Veterans’ group and Bersih 2.0 condemn Election Commission (EC) for adding new categories of postal voters, want domestic postal votes abolished.
- Additional nine categories of civil servants may apply for postal voting
- Allegation of postal voting lacking monitoring and transparency – ballot boxes vulnerable to tampering during storage and transportation
- Chance of voters appearing twice as postal and advance voters
The categories of civil servants allowed for postal voting should be reduced and not increased says National Patriots Association president Datuk Mohamed Arshad Raji, although he is of the opinion that it should be abolished completely.
He suggested that a proper duty roster on the polling day would allow security forces personnel to cast their votes on the polling day.
“Unlike our time when we were fighting our nation’s enemies, when the bulk of the troops were either in the jungle or on standby for emergency deployment, we are now in peacetime and troops are stationed in their respective bases,” said Mohamed Arshad in a statement.
The military and police personnel are the biggest majority of postal voters.
The army veteran said the postal voting should be strictly limited to those who are away on national duties and not able to return to base within a day, such as naval patrol and maritime.
“Similarly it could be done for the various civil departments and agencies like immigration, customs, fire and rescue, prison, hospital, and including those on duty during polling day.”
He said the group agreed with Bersih 2.0’s criticism of the Election Commission’s decision to open up postal voting for additional categories of civil servants as they said the system is open to abuse.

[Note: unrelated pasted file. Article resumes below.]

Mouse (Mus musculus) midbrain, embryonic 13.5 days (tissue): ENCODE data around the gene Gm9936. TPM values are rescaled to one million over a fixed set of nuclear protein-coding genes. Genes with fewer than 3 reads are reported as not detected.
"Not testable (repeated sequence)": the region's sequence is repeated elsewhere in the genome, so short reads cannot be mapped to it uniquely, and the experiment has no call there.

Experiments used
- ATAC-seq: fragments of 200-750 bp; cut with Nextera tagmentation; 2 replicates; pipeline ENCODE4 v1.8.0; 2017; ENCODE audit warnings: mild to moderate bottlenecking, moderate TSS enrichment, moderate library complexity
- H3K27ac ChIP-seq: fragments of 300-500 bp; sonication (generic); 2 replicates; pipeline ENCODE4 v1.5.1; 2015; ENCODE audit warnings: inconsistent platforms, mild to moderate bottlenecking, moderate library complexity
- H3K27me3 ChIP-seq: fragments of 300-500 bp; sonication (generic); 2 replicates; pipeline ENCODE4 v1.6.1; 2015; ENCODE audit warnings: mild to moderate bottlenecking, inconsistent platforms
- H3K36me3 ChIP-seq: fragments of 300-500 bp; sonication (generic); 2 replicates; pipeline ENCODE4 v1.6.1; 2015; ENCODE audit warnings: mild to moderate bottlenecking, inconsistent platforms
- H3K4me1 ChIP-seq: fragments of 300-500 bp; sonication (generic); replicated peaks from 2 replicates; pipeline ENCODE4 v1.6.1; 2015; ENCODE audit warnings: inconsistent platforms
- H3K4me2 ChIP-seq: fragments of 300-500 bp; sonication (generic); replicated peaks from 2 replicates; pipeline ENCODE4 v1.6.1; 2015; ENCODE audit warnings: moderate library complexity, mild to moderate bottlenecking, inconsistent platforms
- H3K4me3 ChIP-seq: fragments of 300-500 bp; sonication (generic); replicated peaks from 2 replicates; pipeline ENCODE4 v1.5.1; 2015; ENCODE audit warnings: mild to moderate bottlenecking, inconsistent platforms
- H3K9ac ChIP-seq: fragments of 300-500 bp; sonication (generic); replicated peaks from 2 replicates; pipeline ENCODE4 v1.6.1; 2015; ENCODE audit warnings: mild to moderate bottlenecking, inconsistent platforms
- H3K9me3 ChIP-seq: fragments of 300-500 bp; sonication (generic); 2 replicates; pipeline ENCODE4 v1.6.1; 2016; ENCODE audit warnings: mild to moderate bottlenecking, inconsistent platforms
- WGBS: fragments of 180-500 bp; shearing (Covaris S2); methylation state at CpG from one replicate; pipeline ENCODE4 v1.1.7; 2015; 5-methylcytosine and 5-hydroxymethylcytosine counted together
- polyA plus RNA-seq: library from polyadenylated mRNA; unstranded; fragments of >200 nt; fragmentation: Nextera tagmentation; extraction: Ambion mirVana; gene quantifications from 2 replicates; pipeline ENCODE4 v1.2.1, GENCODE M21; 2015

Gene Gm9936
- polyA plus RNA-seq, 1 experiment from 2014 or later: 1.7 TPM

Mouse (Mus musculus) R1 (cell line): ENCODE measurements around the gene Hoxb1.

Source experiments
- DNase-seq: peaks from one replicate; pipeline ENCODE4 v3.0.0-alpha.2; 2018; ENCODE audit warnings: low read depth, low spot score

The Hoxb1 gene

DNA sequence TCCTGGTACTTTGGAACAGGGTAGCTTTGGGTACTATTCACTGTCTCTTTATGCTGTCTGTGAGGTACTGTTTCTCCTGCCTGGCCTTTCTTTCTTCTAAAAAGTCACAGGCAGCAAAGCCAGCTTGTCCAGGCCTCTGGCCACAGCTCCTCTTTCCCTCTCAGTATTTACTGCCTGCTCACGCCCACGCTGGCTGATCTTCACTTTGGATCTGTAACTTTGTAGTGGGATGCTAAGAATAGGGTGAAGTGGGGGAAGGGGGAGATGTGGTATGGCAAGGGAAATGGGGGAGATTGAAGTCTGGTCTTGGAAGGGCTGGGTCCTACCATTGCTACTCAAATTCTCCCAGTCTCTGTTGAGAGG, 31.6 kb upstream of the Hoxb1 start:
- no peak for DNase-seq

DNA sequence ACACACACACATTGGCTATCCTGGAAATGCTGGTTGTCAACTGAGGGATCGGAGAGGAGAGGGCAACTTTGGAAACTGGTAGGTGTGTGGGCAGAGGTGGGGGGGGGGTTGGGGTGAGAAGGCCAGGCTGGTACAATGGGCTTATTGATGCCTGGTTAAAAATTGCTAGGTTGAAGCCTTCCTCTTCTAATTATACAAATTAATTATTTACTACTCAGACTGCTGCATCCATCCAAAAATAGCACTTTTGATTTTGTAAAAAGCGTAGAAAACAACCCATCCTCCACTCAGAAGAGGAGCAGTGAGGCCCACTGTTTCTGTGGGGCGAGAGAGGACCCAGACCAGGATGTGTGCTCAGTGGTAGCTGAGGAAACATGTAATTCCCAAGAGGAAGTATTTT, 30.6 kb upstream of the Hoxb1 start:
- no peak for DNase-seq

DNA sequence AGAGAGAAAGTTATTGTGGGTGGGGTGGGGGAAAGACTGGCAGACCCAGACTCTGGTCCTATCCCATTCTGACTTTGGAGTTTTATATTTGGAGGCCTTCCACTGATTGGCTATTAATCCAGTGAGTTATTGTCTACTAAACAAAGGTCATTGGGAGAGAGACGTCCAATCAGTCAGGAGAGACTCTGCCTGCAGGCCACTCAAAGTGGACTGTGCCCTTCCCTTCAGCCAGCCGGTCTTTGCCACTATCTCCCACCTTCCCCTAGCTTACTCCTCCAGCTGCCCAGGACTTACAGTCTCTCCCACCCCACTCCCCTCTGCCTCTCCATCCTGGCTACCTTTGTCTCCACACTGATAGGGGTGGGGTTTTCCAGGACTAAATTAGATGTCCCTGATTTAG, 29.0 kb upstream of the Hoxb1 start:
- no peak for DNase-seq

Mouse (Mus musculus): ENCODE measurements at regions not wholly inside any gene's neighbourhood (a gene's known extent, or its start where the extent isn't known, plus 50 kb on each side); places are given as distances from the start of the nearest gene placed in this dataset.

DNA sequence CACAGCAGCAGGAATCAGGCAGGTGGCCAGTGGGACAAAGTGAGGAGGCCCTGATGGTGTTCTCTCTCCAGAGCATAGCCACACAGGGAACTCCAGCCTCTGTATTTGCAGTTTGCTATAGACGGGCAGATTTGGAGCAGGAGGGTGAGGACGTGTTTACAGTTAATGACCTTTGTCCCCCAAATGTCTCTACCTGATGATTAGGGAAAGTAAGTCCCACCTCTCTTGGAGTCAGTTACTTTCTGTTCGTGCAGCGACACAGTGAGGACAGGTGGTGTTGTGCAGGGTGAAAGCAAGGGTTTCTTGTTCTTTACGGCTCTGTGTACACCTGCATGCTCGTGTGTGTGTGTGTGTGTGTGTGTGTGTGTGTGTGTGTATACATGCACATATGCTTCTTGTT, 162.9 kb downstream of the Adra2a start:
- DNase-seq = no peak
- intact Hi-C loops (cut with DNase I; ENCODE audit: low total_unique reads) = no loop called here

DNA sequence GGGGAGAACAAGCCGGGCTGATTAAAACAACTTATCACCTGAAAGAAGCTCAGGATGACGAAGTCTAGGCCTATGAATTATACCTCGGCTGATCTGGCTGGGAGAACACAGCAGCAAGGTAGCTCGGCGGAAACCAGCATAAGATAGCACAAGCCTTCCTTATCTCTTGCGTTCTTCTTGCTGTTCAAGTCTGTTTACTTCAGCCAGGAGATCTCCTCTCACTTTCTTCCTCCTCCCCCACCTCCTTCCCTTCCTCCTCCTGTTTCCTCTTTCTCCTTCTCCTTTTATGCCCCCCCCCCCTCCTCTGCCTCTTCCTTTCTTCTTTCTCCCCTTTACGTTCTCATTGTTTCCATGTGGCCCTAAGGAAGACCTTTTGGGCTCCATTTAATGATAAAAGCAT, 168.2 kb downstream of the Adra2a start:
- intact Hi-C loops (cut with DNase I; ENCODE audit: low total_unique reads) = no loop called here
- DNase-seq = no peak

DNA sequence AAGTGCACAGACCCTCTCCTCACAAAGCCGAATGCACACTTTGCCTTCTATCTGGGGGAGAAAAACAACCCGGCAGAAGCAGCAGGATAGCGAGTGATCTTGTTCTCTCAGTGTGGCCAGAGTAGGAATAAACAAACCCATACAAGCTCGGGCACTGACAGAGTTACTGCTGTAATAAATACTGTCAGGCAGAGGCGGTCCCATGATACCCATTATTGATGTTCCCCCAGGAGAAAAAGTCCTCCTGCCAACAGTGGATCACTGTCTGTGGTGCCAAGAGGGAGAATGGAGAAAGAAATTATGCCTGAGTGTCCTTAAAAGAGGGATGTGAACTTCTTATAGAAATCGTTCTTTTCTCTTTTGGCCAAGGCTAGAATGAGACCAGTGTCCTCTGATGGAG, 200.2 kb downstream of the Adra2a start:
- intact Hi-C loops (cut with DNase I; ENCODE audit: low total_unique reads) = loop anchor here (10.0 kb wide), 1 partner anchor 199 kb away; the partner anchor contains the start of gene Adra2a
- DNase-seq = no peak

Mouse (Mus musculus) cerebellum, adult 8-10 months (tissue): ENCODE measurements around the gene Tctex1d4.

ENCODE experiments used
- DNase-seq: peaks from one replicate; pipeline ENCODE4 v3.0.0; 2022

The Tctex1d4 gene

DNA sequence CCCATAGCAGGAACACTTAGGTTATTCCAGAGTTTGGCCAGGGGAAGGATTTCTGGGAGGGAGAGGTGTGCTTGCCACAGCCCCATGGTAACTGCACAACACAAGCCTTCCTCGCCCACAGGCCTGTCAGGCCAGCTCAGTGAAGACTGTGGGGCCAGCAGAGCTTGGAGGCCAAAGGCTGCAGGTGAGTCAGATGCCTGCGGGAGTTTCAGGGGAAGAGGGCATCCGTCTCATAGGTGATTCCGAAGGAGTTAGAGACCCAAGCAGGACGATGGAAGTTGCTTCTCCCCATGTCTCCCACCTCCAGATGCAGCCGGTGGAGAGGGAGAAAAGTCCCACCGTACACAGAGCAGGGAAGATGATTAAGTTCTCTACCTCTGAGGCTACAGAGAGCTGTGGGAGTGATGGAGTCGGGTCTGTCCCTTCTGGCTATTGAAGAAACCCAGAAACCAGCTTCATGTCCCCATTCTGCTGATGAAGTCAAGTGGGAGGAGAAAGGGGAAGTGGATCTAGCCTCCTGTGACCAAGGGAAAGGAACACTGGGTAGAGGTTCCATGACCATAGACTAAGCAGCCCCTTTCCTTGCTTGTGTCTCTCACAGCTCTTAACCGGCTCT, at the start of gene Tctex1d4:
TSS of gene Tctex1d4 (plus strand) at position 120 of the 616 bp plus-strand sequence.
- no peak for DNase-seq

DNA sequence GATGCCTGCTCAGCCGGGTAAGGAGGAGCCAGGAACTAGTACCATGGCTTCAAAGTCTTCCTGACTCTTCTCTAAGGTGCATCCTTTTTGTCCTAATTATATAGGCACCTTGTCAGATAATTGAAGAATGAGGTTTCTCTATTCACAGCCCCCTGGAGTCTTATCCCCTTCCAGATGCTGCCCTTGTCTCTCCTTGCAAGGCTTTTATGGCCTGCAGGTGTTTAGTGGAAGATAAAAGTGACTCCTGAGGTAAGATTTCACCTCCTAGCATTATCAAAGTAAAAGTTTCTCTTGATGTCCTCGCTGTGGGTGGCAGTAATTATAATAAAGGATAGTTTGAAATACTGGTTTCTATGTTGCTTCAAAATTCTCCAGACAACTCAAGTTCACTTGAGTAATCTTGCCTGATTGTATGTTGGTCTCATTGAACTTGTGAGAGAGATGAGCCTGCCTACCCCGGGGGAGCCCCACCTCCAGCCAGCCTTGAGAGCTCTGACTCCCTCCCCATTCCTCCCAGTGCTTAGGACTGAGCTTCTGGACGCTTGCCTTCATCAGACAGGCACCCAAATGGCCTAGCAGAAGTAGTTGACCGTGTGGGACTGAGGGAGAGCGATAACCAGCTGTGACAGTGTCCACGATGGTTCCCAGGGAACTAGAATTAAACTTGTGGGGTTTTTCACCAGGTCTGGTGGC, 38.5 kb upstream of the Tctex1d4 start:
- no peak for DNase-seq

“The date for polling is not predetermined well in advance and that it would not be possible to know if the civil servant concerned is on duty on the actual polling day.
“Our southern neighbour has shown us that elections could be successfully conducted without postal voting. Surely we could do the same, otherwise even better,” he said.
Bersih 2.0 has demanded the outright abolishment of the postal voting, presenting six reasons behind their stance, one of it being the lack of monitoring and transparency which in turn allowed it to be abused and misused.
The group claimed there was a lack of clarity with the dubious eligibility of postal voters, and a shortage of security measures during storage and transportation of the ballot boxes, rendering it vulnerable to tampering.
It also pointed out the lack of access of polling and counting agents, the short notice given to candidates, and the absence of enforcement to ensure voters do not appear twice as postal and advance voters as among the issues.
“Bersih 2.0 propose that postal voting be abolished and replaced with advance voting, under the condition it is held a day before polling day and the votes are counted on site at the end of the day,” it said.
On Monday, the EC said it was ready to receive applications from civil servants who would like to vote through postal voting if their employers confirmed that they were needed to be on duty on polling day.
EC chairman Mohd Hashim Abdullah said besides EC staff, police and army personnel, nine other categories of civil servants may also apply to be postal voters.
The selected nine are the Prisons, Fire and Rescue, Maritime, Immigration, and National Registration Departments, health workers working in government institutions, the Royal Malaysian Police Volunteer Reserve, Malaysian Civil Defence Force, and those in the National Disaster Management Agency.
The electoral reforms coalition questioned the reasoning behind the nine categories of civil servants gazetted and allowed to vote as postal voters, where employees would first need their employers able to verify they would be on duty during polling day to qualify.
“There is no excuse for the EC to extend postal voting to such large and unjustifiable categories,” the group said in a statement.
It also expressed concern that applications for domestic postal voting have been opened without determining the date of the elections.
“How can the civil servants apply for postal voting without knowing for sure that they will be on duty on polling day?” it asked.